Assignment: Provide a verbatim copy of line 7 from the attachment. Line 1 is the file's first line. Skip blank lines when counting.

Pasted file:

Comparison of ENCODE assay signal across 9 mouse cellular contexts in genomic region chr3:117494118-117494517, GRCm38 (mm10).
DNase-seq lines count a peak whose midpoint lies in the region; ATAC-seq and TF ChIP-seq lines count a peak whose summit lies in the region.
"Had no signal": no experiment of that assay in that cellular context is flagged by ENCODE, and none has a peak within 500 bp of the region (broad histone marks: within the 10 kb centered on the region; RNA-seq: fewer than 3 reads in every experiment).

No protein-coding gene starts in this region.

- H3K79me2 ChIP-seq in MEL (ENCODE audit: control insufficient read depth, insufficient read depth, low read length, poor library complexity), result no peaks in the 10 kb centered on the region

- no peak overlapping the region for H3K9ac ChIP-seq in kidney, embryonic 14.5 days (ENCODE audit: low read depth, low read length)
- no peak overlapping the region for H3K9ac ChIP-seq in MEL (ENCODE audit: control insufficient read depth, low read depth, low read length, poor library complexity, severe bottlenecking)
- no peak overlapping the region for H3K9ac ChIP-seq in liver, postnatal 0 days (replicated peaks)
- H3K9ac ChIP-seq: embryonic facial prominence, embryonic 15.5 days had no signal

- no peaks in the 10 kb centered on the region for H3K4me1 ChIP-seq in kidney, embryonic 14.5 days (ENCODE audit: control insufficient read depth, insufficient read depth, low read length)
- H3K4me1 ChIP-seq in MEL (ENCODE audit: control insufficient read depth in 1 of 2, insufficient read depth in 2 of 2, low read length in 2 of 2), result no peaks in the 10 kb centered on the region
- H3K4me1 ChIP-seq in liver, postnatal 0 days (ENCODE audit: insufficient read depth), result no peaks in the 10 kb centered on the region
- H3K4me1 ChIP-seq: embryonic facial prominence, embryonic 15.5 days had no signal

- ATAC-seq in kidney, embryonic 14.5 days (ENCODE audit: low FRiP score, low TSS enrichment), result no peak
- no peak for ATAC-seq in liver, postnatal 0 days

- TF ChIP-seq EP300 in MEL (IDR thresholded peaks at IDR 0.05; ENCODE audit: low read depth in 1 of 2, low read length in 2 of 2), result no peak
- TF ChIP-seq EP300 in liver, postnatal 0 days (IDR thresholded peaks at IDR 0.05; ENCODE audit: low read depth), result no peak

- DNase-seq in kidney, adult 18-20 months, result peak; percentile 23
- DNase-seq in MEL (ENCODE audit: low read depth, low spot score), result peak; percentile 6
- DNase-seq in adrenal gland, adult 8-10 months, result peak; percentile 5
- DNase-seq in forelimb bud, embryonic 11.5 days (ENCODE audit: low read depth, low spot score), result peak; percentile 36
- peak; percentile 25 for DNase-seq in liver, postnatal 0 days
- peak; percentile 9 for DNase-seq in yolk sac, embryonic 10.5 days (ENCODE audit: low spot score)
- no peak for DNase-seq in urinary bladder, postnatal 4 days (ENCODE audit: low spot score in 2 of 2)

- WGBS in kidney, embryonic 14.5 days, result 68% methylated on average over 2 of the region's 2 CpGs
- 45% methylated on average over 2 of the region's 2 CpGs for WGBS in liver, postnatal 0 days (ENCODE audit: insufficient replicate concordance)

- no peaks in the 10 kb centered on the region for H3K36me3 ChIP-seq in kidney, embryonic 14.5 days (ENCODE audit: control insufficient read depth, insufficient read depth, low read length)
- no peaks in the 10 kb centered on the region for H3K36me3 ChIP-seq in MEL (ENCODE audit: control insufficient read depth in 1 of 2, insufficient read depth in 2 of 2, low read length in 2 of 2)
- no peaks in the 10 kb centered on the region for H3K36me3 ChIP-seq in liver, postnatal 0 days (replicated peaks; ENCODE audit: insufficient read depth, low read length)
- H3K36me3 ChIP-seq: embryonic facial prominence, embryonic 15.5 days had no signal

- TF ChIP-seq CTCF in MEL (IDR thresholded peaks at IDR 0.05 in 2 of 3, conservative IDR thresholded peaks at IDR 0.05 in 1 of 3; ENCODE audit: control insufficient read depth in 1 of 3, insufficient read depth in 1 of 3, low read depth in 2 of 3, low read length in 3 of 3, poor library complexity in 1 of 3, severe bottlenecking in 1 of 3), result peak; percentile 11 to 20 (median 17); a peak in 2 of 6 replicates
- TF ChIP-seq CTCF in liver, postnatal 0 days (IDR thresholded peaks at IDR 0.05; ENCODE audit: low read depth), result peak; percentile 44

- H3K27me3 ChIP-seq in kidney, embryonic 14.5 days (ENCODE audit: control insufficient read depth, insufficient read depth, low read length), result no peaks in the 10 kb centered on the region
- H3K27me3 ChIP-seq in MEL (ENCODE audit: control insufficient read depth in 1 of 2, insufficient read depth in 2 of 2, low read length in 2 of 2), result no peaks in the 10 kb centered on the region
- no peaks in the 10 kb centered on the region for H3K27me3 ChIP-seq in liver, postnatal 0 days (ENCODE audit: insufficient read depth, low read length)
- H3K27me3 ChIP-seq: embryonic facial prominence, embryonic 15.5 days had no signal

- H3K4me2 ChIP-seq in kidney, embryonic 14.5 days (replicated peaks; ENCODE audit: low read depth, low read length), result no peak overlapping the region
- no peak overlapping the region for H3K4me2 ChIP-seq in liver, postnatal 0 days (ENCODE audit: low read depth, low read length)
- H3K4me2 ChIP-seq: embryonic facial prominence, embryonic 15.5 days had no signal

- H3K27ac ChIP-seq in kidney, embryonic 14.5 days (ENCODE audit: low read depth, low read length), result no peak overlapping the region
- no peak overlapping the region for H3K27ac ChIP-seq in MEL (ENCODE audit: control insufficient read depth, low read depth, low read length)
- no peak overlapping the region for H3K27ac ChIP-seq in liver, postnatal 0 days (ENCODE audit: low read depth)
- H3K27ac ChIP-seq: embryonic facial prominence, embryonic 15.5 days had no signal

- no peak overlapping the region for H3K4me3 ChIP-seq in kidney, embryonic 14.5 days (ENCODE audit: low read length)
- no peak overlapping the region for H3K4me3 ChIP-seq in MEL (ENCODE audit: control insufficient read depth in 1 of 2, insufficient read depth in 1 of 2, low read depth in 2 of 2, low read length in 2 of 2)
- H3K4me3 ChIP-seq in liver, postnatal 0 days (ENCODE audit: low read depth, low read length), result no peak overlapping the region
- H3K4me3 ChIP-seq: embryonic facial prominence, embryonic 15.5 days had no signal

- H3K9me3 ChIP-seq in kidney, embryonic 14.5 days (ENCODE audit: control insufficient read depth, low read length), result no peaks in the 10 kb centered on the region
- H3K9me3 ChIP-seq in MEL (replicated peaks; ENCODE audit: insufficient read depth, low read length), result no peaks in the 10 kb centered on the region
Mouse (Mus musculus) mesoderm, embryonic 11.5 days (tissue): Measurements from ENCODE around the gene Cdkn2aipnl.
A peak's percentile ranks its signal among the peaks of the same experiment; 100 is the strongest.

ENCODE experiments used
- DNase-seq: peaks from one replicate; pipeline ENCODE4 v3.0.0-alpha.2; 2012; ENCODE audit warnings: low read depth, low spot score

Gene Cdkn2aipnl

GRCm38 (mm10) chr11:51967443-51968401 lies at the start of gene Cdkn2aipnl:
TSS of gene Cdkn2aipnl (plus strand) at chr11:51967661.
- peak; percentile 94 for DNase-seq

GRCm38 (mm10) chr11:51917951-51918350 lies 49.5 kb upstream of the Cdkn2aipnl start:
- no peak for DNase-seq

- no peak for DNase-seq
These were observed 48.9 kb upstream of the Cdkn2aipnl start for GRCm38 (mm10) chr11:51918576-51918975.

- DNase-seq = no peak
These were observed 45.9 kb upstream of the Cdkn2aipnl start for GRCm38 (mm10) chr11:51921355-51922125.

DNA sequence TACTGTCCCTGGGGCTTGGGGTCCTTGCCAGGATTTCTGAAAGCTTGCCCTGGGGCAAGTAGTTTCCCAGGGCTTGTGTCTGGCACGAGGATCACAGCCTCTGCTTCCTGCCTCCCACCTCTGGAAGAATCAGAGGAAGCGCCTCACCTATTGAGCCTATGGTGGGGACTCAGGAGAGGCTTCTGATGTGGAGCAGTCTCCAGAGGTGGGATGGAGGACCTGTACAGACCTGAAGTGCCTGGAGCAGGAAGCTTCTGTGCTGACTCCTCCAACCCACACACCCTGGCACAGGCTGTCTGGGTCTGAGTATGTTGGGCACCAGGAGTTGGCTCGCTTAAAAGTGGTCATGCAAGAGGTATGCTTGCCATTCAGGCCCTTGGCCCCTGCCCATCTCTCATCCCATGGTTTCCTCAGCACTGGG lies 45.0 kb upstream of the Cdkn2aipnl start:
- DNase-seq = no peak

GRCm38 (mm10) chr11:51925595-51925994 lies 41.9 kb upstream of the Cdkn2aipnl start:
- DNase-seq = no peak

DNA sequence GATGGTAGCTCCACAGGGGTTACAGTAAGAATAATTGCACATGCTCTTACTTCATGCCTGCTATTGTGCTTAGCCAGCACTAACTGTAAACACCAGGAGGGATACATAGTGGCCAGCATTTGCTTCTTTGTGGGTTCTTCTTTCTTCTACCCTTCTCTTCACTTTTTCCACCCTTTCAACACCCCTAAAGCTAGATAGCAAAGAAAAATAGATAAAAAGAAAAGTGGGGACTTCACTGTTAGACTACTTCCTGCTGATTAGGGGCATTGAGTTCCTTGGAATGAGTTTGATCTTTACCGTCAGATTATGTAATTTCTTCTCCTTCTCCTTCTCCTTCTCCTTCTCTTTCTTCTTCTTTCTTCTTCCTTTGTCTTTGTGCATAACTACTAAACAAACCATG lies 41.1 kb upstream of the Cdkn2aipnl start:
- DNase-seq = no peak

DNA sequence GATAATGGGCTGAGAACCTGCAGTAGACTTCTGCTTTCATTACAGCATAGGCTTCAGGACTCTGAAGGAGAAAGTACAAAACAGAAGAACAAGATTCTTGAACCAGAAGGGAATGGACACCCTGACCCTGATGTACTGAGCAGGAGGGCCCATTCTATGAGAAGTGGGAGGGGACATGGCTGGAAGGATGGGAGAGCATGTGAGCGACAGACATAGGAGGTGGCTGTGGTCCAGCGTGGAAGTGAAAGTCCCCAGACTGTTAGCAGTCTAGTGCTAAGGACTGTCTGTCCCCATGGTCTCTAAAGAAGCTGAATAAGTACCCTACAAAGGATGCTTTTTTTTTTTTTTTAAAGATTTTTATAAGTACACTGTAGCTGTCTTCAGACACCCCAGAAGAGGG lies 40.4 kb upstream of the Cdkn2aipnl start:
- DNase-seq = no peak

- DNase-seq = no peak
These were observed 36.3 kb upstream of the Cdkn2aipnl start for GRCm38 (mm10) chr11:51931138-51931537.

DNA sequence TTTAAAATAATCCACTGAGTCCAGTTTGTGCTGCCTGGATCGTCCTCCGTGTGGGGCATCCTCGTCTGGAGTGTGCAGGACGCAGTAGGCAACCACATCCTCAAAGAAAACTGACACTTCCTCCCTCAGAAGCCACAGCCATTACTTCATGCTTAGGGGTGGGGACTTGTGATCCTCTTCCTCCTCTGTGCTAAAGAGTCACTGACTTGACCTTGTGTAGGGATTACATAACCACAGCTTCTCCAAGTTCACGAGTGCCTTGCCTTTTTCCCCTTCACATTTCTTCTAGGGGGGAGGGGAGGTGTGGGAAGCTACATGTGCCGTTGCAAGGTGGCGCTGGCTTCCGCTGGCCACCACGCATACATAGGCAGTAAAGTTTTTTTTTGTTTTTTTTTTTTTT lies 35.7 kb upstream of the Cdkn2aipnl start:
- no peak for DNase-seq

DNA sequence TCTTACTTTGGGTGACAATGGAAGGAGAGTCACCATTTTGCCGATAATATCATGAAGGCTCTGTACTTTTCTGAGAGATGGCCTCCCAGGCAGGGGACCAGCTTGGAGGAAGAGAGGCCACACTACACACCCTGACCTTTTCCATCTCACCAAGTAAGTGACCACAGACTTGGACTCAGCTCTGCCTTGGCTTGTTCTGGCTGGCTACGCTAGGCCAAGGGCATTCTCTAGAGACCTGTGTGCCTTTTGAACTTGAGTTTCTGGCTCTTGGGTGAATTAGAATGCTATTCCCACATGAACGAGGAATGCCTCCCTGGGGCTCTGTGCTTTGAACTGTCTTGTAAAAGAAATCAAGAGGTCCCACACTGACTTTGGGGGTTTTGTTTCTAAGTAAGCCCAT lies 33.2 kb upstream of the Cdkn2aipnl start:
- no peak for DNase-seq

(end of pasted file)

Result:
- no peak overlapping the region for H3K9ac ChIP-seq in MEL (ENCODE audit: control insufficient read depth, low read depth, low read length, poor library complexity, severe bottlenecking)